First-ever study in India claims Covid-19 vaccine cocktails are safe

Mix and match of different vaccines is safe and elicits robust antibody response, revealed the first pilot study analyzing COVAXIN – COVISHEILD mixed doses conducted for the first time in India by AIG Hospitals

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Image-Dr. D Nageshwar Reddy, Chairman, AIG Hospitals (Second from Left) along with the team of researchers involved in the mix and match vaccine study.
New Delhi: With the COVID-19 cases witnessing a sudden surge from last few days, the third COVID-wave led by the Omicron variant appears to have begun in India. Although the initial data indicates that this wave will be milder than the previous Delta one with less hospitalization, still a large section of the population might get affected. At this point, when the Government of India has approved “Prevention” vaccine doses for the healthcare workers, elderly, and the vulnerable population, it is important to find out the cross immunity generated by mixing of the available vaccines. It is also crucial that the safety profiles are well-established before administrating different vaccines as prevention or booster dose.
AIG Hospitals, one of India’s largest tertiary care centres, along with researchers from the Asian Healthcare Foundation conducted a pilot study to determine the safety profile of mixing COVISHEILD and COVAXIN along with checking the antibody response. A total of 330 healthy volunteers who were not vaccinated and had no history of COVID infection were selected and screened for SARS-CoV-2 antibodies for the study. Out of these 330, 44 (~13%) participants were found to be seronegative, i.e., they didn’t have COVID-related antibodies.
“One of the incidental findings of the study is the seropositivity among our population. 87% participants who didn’t get vaccinated and never tested positive for COVID had the COVID-related antibodies. This means our population might have developed significant antibodies against the COVID because of the huge Delta wave that we endured,” said Dr. D Nageshwar Reddy, Chairman, AIG Hospitals.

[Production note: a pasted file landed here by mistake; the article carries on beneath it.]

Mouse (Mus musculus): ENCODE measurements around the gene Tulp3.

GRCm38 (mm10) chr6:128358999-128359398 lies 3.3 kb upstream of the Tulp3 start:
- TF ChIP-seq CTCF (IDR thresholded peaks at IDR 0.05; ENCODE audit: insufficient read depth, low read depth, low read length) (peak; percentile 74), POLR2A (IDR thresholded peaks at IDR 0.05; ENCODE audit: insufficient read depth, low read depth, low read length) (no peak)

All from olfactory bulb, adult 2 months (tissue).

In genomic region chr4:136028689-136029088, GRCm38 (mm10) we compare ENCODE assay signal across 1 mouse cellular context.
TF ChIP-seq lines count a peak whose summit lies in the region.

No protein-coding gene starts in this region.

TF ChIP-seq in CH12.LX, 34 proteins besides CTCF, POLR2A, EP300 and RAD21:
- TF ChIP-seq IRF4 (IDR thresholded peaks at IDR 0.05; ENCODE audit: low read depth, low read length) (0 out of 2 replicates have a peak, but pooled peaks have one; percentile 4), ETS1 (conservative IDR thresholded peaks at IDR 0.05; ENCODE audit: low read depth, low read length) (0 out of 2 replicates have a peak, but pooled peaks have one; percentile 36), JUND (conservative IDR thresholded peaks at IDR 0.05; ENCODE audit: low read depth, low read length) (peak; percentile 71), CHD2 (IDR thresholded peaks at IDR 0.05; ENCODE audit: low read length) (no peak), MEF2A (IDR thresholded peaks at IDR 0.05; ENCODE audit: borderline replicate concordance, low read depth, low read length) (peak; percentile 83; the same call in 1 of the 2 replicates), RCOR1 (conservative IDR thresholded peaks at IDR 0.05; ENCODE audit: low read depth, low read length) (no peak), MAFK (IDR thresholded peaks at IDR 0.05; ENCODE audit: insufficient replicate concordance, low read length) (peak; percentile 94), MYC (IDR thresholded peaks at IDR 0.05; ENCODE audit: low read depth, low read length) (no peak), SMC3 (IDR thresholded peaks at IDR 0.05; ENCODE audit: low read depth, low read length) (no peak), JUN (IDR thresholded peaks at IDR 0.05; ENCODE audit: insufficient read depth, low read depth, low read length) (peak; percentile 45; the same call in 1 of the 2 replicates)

The 44 participants were divided into two four groups.
Group 1: First Dose COVIDSHEILD + Second Dose of COVISHEILD
Group 2: First Dose of COVAXIN + Second Dose of COVAXIN
Group 1 and were the homologous vaccine groups in which same vaccine have been given and relevant antibody titers were checked.
Group 3: First Dose of COVISHEILD + Second Dose of COVAXIN
Group 4: First Dose of COVAXIN + Second Dose of COVISHEILD
Group 3 and were the heterogenous vaccine groups in which different vaccines were given and antibody titers were checked.
All these 44 participants were followed for 60 days to see if there’re any adverse effects. The study conclusively showed that mixing of vaccines are absolutely safe as none of the participants developed any adverse effect.
The most important finding of the study was that the Spike-protein neutralizing antibodies found in the mixed vaccine groups were significantly higher than the same-vaccine groups. Dr. Reddy, who is also among the researchers, involved in the study said “Spike-protein neutralizing antibodies are the ones which kills the virus and reduces the overall infectivity. We found that when the first and second dose are of different vaccines, the Spike-protein antibody response is four times higher compared to two-dose of same vaccine.”
This is particularly important when considering the third booster dose. The concept of a booster is to elicit robust antibody response and help in killing the virus. Mixed doses can certainly boost these Spike-protein neutralizing antibodies and will enhance the vaccines’ effectiveness even against the Omicron variant,” Dr. Reddy further added.
The study results show that mixing of COVID Vaccines (COVISHEILD and COVAXIN) provide higher antibody response and is safe as well.
Furthermore, AIG Hospitals has shared the data from the study with the ICMR (Indian Council for Medial Research) to be considered as a reference study while deciding on the “Prevention” doses starting January 10th.